Fort WalshFort Walsh, located in the CYPRESS HILLS, 170 km southwest of present-day Swift Current, Saskatchewan, was an early North-West Mounted Police post constructed in 1875 by men under the command of Inspector James WALSH, for whom it was named. It became the headquarters of the force in the West in 1878, and until it was dismantled and abandoned (1883), Fort Walsh played a vital role in preparing the Canadian West for peaceful settlement. A bustling frontier town sprang up near the fort. After the fort was dismantled, the population moved to establish MAPLE CREEK, Sask.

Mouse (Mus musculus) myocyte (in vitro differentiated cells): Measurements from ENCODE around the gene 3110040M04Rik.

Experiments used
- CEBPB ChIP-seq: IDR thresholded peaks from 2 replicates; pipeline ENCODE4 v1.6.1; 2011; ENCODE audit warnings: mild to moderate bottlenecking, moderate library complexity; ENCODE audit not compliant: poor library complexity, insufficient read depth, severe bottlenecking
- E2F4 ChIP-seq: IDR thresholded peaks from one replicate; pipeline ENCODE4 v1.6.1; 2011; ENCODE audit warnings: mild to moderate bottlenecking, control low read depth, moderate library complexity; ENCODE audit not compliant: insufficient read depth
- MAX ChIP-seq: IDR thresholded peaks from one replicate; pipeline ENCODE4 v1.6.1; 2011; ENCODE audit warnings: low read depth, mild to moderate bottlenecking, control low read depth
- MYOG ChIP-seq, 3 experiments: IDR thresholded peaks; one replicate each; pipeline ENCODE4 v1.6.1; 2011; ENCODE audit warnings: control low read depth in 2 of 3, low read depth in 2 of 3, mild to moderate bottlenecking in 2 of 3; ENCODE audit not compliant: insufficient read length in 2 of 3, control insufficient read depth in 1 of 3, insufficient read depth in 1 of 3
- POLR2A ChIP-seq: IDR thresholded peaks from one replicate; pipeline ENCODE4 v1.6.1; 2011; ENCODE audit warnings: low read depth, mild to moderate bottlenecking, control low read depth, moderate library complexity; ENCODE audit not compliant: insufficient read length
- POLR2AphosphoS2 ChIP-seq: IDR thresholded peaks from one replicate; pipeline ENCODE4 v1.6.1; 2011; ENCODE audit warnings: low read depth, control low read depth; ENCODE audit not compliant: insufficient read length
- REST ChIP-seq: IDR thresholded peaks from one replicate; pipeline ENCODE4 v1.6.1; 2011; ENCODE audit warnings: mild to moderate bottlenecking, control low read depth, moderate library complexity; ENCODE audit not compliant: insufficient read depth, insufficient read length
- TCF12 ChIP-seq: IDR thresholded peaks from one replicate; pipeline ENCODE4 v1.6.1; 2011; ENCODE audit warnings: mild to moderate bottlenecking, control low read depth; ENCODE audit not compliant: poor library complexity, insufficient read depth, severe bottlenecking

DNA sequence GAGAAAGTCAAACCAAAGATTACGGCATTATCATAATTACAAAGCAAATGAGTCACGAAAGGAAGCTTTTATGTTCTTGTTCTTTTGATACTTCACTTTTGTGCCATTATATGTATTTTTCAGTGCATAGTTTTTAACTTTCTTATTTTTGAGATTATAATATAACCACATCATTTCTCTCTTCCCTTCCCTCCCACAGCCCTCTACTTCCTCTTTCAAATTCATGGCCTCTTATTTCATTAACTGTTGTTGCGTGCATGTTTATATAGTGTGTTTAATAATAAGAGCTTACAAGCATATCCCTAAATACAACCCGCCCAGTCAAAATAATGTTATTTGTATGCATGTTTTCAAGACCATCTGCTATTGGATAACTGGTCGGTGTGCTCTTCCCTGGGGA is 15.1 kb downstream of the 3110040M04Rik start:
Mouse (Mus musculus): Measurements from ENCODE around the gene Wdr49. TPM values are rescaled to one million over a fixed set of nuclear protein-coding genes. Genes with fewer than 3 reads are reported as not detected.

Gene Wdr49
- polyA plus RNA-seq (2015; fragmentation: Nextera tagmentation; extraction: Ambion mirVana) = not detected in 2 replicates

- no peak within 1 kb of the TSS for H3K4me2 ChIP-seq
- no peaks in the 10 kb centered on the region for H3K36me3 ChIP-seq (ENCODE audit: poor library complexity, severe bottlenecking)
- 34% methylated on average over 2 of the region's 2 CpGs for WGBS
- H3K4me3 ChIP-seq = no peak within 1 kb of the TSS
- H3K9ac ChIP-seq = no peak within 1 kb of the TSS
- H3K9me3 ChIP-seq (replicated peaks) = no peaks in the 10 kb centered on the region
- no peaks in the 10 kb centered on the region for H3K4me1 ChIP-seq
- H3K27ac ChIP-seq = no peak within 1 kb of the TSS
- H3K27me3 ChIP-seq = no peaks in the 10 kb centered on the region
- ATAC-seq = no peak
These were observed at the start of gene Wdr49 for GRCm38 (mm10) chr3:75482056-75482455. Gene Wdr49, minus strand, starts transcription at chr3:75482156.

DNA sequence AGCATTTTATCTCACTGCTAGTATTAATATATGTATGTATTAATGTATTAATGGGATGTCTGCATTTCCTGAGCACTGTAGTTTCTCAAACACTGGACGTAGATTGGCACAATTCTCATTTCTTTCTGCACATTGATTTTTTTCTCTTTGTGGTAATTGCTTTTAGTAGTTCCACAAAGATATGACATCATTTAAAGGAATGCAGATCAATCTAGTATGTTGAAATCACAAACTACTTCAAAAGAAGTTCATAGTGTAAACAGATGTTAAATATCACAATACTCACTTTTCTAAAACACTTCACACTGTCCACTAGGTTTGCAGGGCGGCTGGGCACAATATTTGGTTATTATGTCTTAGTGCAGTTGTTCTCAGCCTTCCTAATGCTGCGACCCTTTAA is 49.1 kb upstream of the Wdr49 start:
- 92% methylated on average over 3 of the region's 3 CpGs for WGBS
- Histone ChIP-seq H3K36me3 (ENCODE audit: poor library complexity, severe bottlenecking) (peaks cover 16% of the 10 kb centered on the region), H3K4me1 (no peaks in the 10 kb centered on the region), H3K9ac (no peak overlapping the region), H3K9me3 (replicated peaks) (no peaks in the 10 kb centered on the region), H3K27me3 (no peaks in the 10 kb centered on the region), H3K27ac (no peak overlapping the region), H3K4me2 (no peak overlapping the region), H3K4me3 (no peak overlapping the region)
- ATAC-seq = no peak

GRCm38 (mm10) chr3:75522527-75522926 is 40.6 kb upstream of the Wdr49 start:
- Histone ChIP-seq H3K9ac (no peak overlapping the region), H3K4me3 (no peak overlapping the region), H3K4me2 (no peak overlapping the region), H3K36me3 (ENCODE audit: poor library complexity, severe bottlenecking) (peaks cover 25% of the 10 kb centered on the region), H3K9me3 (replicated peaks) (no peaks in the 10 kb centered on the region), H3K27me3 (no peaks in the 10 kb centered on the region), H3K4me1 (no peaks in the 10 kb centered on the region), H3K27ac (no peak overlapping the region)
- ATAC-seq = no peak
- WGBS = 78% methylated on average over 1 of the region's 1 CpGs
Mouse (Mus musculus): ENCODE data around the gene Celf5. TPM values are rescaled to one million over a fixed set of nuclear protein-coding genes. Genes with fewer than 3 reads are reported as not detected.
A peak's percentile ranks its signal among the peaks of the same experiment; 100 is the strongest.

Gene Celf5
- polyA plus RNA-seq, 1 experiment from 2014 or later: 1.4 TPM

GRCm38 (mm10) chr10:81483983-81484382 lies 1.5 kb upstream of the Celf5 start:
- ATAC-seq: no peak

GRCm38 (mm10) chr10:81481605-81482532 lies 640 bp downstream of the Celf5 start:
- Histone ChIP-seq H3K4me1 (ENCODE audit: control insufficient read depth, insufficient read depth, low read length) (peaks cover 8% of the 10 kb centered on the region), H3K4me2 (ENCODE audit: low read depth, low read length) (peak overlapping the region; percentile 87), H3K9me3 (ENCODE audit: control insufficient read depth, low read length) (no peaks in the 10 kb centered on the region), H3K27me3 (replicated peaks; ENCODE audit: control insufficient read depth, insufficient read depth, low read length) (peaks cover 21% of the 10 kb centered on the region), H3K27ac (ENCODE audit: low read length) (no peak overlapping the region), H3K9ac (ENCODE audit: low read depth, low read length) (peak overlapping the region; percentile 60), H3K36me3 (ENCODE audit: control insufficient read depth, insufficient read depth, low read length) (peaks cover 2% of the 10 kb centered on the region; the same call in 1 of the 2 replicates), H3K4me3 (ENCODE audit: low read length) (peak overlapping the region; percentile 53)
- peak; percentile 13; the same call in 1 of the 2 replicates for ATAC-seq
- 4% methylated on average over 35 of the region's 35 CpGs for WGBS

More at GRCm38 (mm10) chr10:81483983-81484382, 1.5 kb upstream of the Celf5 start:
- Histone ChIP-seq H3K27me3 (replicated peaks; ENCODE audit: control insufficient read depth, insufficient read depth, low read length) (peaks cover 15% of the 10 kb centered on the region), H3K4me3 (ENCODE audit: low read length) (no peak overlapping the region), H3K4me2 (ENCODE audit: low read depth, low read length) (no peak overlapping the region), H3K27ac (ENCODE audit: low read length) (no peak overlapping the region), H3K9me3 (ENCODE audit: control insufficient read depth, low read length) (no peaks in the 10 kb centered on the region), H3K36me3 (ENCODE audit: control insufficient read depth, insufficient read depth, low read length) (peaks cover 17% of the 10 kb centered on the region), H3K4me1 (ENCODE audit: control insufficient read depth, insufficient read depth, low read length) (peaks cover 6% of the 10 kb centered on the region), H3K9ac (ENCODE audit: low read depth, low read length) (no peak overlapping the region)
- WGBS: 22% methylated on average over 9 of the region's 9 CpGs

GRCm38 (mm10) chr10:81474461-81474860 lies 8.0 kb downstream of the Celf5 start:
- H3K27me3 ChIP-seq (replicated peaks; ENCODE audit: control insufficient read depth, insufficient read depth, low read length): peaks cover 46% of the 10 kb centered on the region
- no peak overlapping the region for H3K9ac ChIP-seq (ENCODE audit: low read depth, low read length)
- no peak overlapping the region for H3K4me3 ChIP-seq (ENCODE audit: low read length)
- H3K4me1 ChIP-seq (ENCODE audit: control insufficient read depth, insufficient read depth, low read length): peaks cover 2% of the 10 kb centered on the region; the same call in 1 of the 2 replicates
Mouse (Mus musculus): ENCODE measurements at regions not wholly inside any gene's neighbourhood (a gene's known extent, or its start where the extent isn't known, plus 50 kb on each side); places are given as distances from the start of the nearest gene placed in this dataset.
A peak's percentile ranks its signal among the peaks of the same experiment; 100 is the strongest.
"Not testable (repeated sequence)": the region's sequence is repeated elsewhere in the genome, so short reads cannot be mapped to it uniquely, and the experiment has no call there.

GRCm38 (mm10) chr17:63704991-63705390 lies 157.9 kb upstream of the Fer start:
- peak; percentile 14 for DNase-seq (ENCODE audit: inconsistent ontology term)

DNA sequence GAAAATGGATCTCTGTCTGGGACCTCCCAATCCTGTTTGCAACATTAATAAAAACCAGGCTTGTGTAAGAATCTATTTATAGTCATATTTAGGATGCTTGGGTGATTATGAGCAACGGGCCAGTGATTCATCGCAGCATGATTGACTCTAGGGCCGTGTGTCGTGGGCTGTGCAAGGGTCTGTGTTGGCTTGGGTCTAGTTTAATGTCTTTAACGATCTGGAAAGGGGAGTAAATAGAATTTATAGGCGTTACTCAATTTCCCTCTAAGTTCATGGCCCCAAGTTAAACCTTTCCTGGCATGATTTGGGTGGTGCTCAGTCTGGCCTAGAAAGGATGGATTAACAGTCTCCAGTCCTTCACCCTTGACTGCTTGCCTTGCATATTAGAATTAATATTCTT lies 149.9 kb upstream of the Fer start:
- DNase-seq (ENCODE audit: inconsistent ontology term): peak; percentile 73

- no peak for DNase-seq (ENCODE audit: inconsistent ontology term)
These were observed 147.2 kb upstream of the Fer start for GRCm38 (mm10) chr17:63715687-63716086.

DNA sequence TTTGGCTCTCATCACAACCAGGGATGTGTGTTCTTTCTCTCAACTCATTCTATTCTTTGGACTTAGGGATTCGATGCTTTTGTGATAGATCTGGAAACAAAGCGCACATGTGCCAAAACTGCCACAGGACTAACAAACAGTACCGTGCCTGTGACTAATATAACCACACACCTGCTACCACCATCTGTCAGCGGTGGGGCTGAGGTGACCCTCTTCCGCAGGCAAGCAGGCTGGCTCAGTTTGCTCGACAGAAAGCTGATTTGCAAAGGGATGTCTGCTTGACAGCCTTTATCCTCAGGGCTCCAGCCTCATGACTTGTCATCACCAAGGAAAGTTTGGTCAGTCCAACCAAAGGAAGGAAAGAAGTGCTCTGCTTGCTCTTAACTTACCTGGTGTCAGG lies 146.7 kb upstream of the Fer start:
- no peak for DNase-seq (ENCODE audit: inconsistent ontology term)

Following the defeat of General George Custer (1876), the Mounted Police centered at Fort Walsh were called upon to mediate with refugee Sioux who had followed Chief SITTING BULL across the US border, thereby creating an international incident. With the coming of the railway, the signing of treaties and the return of the Sioux to the US in 1881, Fort Walsh was abandoned. In 1942 the RCMP established a remount ranch to breed and raise horses for the force. In 1968 the property was transferred to Parks Canada and became a national historic site.